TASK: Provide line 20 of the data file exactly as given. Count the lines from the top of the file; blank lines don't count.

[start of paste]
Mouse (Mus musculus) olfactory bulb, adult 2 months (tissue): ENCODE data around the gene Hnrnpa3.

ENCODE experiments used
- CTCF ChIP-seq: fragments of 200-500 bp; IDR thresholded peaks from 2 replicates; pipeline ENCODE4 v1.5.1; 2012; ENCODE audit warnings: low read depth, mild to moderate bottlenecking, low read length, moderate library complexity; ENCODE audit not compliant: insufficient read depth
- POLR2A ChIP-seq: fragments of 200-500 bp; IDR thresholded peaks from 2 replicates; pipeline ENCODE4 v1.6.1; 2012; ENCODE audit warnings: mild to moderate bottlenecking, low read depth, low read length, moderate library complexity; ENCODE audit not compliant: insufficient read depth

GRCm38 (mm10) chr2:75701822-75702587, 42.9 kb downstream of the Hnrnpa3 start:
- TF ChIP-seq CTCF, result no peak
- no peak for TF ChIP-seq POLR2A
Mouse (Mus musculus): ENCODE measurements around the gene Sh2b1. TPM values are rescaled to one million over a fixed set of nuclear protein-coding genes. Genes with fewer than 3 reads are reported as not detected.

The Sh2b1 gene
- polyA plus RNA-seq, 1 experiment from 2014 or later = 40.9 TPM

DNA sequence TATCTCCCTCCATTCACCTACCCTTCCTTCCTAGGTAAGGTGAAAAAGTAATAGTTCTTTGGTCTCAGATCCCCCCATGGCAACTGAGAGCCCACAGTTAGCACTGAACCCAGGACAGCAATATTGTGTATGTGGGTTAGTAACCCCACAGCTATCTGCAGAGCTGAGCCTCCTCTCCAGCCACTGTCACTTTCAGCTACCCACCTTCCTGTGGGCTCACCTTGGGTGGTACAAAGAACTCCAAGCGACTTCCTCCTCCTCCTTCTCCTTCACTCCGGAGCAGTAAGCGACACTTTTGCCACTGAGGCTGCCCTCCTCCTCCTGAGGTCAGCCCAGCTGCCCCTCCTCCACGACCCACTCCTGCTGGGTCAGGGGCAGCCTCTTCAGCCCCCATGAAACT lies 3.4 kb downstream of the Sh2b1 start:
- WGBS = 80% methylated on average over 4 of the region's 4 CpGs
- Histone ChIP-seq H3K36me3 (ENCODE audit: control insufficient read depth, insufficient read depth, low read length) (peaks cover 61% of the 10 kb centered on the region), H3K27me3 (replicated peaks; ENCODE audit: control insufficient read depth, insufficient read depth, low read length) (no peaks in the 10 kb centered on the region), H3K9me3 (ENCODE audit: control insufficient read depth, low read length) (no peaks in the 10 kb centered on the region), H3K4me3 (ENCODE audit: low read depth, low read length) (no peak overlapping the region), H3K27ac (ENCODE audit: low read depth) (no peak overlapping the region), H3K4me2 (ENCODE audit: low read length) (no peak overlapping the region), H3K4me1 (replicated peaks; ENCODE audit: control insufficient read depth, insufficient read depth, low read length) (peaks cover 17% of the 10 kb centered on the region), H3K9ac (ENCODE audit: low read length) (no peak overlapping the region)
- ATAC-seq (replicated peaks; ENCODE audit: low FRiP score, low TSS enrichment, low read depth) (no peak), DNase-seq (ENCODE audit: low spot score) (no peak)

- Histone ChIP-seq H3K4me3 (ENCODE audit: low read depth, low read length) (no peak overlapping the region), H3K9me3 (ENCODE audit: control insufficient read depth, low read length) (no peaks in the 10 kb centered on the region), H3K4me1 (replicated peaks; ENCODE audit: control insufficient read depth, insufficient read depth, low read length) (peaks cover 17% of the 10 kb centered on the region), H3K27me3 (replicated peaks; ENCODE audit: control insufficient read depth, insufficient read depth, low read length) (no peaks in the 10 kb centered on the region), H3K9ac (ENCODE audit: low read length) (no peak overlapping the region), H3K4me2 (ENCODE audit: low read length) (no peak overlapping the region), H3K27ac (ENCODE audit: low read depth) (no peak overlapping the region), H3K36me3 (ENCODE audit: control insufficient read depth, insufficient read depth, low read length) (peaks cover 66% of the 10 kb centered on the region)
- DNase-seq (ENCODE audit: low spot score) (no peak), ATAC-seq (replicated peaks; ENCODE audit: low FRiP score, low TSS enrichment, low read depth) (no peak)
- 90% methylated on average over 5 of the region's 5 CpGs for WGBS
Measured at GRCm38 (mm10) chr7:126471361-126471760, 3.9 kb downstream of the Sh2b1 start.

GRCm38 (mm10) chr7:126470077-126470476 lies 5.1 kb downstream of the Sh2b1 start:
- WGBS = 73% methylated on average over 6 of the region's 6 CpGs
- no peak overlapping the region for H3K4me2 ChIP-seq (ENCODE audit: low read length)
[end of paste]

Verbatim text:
- WGBS = 73% methylated on average over 6 of the region's 6 CpGs